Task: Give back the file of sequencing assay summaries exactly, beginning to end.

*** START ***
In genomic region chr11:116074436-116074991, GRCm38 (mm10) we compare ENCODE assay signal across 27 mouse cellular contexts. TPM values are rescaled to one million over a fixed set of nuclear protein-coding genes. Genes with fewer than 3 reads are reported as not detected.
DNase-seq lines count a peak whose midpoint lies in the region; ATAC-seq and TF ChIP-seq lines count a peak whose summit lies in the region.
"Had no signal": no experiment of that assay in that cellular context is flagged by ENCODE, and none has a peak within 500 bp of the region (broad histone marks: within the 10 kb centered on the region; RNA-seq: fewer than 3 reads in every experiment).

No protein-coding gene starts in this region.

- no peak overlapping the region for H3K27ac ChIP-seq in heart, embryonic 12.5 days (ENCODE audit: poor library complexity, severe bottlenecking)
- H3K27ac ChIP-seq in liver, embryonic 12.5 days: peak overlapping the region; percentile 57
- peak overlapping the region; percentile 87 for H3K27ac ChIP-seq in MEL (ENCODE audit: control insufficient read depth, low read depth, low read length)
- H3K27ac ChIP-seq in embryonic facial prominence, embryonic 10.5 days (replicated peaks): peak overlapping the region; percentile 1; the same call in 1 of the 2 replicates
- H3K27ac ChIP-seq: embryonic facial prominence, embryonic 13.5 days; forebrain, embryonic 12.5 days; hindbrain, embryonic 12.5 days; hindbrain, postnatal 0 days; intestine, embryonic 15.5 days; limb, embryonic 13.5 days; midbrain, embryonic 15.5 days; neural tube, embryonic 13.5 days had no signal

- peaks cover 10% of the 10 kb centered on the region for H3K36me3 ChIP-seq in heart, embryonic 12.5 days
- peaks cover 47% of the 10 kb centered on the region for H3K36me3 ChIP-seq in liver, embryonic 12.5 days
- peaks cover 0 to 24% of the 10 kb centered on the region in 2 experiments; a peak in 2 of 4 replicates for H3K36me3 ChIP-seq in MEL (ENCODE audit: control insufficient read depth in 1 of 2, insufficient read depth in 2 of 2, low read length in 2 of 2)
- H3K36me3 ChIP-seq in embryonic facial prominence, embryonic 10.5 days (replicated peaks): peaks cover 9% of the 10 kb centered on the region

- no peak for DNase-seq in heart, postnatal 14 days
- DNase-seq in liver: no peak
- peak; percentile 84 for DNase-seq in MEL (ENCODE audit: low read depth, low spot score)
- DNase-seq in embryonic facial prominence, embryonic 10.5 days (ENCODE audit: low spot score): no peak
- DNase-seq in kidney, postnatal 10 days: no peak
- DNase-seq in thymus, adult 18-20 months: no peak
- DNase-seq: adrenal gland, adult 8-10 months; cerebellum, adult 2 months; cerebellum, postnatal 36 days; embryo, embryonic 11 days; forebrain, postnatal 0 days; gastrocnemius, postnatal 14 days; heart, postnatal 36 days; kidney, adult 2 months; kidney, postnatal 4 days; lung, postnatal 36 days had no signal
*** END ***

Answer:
In genomic region chr11:116074436-116074991, GRCm38 (mm10) we compare ENCODE assay signal across 27 mouse cellular contexts. TPM values are rescaled to one million over a fixed set of nuclear protein-coding genes. Genes with fewer than 3 reads are reported as not detected.
DNase-seq lines count a peak whose midpoint lies in the region; ATAC-seq and TF ChIP-seq lines count a peak whose summit lies in the region.
"Had no signal": no experiment of that assay in that cellular context is flagged by ENCODE, and none has a peak within 500 bp of the region (broad histone marks: within the 10 kb centered on the region; RNA-seq: fewer than 3 reads in every experiment).

No protein-coding gene starts in this region.

- no peak overlapping the region for H3K27ac ChIP-seq in heart, embryonic 12.5 days (ENCODE audit: poor library complexity, severe bottlenecking)
- H3K27ac ChIP-seq in liver, embryonic 12.5 days: peak overlapping the region; percentile 57
- peak overlapping the region; percentile 87 for H3K27ac ChIP-seq in MEL (ENCODE audit: control insufficient read depth, low read depth, low read length)
- H3K27ac ChIP-seq in embryonic facial prominence, embryonic 10.5 days (replicated peaks): peak overlapping the region; percentile 1; the same call in 1 of the 2 replicates
- H3K27ac ChIP-seq: embryonic facial prominence, embryonic 13.5 days; forebrain, embryonic 12.5 days; hindbrain, embryonic 12.5 days; hindbrain, postnatal 0 days; intestine, embryonic 15.5 days; limb, embryonic 13.5 days; midbrain, embryonic 15.5 days; neural tube, embryonic 13.5 days had no signal

- peaks cover 10% of the 10 kb centered on the region for H3K36me3 ChIP-seq in heart, embryonic 12.5 days
- peaks cover 47% of the 10 kb centered on the region for H3K36me3 ChIP-seq in liver, embryonic 12.5 days
- peaks cover 0 to 24% of the 10 kb centered on the region in 2 experiments; a peak in 2 of 4 replicates for H3K36me3 ChIP-seq in MEL (ENCODE audit: control insufficient read depth in 1 of 2, insufficient read depth in 2 of 2, low read length in 2 of 2)
- H3K36me3 ChIP-seq in embryonic facial prominence, embryonic 10.5 days (replicated peaks): peaks cover 9% of the 10 kb centered on the region

- no peak for DNase-seq in heart, postnatal 14 days
- DNase-seq in liver: no peak
- peak; percentile 84 for DNase-seq in MEL (ENCODE audit: low read depth, low spot score)
- DNase-seq in embryonic facial prominence, embryonic 10.5 days (ENCODE audit: low spot score): no peak
- DNase-seq in kidney, postnatal 10 days: no peak
- DNase-seq in thymus, adult 18-20 months: no peak
- DNase-seq: adrenal gland, adult 8-10 months; cerebellum, adult 2 months; cerebellum, postnatal 36 days; embryo, embryonic 11 days; forebrain, postnatal 0 days; gastrocnemius, postnatal 14 days; heart, postnatal 36 days; kidney, adult 2 months; kidney, postnatal 4 days; lung, postnatal 36 days had no signal